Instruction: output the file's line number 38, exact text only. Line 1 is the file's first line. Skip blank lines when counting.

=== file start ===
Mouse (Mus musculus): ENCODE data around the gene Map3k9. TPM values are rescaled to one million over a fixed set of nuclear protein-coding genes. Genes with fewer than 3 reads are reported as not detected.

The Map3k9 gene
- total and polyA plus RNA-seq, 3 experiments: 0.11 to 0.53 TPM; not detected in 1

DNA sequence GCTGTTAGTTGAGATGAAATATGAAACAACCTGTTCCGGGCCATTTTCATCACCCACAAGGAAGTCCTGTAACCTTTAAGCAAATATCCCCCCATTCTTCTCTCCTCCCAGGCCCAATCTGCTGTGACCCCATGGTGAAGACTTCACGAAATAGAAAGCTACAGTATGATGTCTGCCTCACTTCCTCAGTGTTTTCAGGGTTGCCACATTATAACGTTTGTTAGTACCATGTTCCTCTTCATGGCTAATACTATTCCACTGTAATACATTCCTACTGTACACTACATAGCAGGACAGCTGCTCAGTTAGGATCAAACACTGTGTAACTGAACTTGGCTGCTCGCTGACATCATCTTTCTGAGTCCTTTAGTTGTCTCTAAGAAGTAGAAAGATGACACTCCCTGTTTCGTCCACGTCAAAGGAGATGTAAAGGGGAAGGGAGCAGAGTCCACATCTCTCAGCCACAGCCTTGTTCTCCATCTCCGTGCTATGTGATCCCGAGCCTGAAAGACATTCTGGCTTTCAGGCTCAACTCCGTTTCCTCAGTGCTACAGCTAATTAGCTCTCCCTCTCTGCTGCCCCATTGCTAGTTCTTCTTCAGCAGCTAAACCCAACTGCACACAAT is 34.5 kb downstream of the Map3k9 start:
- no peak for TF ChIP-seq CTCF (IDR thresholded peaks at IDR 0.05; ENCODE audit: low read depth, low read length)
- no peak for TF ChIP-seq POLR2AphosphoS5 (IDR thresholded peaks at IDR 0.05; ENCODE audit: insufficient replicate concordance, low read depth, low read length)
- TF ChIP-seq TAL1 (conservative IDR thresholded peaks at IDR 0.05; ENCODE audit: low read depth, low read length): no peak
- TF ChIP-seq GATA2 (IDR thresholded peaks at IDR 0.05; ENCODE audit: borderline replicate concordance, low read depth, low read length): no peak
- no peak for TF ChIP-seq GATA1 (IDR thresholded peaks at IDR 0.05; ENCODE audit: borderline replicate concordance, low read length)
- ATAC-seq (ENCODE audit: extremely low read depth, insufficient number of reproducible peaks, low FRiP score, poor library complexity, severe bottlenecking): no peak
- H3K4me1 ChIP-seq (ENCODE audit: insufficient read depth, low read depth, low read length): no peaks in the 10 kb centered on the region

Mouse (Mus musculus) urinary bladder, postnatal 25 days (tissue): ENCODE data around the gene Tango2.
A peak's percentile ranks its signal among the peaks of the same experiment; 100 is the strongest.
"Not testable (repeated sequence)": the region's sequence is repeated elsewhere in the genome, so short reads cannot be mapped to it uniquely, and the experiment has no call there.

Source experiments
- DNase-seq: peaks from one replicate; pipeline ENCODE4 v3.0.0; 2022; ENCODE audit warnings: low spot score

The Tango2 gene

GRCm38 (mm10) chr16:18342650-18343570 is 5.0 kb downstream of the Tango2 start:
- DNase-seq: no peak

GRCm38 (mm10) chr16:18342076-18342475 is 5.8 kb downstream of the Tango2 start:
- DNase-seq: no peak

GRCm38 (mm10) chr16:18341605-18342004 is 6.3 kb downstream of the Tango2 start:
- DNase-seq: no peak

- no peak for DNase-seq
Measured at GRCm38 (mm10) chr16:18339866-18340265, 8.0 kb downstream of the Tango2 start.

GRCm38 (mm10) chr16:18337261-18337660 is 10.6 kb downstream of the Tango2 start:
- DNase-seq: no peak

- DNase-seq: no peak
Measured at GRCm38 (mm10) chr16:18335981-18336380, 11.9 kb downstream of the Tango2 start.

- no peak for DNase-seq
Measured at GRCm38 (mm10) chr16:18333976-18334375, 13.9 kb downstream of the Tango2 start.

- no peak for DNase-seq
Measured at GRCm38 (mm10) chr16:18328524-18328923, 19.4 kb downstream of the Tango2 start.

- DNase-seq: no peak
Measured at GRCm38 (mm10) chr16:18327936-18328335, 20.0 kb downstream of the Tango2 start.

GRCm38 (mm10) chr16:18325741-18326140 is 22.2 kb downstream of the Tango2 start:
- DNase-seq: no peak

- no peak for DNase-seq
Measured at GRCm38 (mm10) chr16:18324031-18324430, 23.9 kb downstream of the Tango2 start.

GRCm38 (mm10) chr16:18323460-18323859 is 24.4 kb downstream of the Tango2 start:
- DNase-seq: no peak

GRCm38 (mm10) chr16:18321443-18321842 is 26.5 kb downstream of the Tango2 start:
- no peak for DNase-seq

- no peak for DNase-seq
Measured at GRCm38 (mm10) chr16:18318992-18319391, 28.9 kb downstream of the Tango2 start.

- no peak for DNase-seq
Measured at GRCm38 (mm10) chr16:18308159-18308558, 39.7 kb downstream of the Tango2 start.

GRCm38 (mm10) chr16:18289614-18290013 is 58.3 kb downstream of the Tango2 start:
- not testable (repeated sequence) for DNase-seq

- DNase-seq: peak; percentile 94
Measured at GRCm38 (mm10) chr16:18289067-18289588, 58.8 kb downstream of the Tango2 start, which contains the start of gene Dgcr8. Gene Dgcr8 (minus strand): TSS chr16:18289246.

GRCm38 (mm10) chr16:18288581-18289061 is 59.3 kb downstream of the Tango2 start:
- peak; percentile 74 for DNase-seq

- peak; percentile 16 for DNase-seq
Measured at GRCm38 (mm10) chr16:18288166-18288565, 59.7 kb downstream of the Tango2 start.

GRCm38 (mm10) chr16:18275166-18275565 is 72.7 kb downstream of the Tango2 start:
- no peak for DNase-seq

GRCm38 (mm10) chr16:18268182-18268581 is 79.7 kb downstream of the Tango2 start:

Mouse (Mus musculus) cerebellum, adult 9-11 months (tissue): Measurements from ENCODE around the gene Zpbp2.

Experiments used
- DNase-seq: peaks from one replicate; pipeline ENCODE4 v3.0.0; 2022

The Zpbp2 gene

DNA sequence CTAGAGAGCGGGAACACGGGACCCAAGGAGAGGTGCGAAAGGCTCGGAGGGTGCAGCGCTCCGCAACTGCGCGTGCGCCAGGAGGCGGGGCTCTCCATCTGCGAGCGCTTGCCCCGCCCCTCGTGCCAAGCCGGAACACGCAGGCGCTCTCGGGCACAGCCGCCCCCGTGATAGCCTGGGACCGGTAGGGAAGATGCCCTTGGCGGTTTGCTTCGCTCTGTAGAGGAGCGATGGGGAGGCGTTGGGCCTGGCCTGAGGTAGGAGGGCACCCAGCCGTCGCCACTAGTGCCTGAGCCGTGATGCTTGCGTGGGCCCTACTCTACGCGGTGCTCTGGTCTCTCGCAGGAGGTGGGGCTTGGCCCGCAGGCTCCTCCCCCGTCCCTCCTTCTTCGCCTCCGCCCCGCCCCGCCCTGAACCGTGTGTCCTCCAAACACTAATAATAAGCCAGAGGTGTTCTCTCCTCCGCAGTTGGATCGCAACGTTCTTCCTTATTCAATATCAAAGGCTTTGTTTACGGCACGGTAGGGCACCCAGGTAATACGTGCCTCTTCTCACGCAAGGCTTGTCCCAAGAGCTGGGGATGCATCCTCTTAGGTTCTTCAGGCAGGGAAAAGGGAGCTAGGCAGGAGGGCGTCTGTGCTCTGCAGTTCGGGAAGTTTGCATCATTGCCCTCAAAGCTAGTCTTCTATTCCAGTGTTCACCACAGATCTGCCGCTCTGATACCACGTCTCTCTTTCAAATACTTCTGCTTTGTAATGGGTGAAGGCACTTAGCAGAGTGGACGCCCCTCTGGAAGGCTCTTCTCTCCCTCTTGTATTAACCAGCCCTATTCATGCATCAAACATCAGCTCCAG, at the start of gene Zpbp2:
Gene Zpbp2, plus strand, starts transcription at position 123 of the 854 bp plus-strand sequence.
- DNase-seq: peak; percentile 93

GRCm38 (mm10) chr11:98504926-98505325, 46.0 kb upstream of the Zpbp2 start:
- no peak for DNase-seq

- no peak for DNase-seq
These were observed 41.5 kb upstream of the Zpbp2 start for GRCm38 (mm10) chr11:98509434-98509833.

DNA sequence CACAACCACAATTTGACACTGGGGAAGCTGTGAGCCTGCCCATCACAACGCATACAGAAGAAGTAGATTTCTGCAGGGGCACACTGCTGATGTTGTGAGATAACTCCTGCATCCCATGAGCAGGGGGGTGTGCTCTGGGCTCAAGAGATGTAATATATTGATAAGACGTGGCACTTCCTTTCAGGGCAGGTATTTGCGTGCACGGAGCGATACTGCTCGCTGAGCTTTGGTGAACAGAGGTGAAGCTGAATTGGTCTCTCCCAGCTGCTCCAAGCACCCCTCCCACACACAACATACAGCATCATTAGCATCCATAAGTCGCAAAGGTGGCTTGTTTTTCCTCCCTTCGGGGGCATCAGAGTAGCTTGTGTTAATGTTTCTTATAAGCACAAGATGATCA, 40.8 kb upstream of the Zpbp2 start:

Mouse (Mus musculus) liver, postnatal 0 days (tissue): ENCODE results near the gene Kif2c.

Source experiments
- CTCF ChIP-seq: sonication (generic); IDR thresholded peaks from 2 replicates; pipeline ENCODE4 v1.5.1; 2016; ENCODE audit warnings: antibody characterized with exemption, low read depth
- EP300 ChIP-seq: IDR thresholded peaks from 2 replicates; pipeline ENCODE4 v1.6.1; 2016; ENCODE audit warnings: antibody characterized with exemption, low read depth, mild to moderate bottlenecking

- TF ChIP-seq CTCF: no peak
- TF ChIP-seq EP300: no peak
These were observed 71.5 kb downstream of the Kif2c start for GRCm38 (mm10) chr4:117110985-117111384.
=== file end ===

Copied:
- no peak for DNase-seq